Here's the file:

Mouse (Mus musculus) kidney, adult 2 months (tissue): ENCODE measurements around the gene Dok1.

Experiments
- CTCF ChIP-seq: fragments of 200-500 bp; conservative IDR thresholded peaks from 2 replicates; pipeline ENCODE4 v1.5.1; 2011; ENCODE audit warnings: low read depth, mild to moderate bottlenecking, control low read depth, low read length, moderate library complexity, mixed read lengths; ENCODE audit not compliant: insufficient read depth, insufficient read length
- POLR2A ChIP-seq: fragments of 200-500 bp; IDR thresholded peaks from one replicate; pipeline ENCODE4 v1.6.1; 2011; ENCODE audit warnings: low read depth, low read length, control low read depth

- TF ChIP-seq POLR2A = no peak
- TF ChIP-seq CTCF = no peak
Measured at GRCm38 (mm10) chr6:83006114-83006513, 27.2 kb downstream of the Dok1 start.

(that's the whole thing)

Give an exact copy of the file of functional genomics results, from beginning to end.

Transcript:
Mouse (Mus musculus) kidney, adult 2 months (tissue): ENCODE measurements around the gene Dok1.

Experiments
- CTCF ChIP-seq: fragments of 200-500 bp; conservative IDR thresholded peaks from 2 replicates; pipeline ENCODE4 v1.5.1; 2011; ENCODE audit warnings: low read depth, mild to moderate bottlenecking, control low read depth, low read length, moderate library complexity, mixed read lengths; ENCODE audit not compliant: insufficient read depth, insufficient read length
- POLR2A ChIP-seq: fragments of 200-500 bp; IDR thresholded peaks from one replicate; pipeline ENCODE4 v1.6.1; 2011; ENCODE audit warnings: low read depth, low read length, control low read depth

- TF ChIP-seq POLR2A = no peak
- TF ChIP-seq CTCF = no peak
Measured at GRCm38 (mm10) chr6:83006114-83006513, 27.2 kb downstream of the Dok1 start.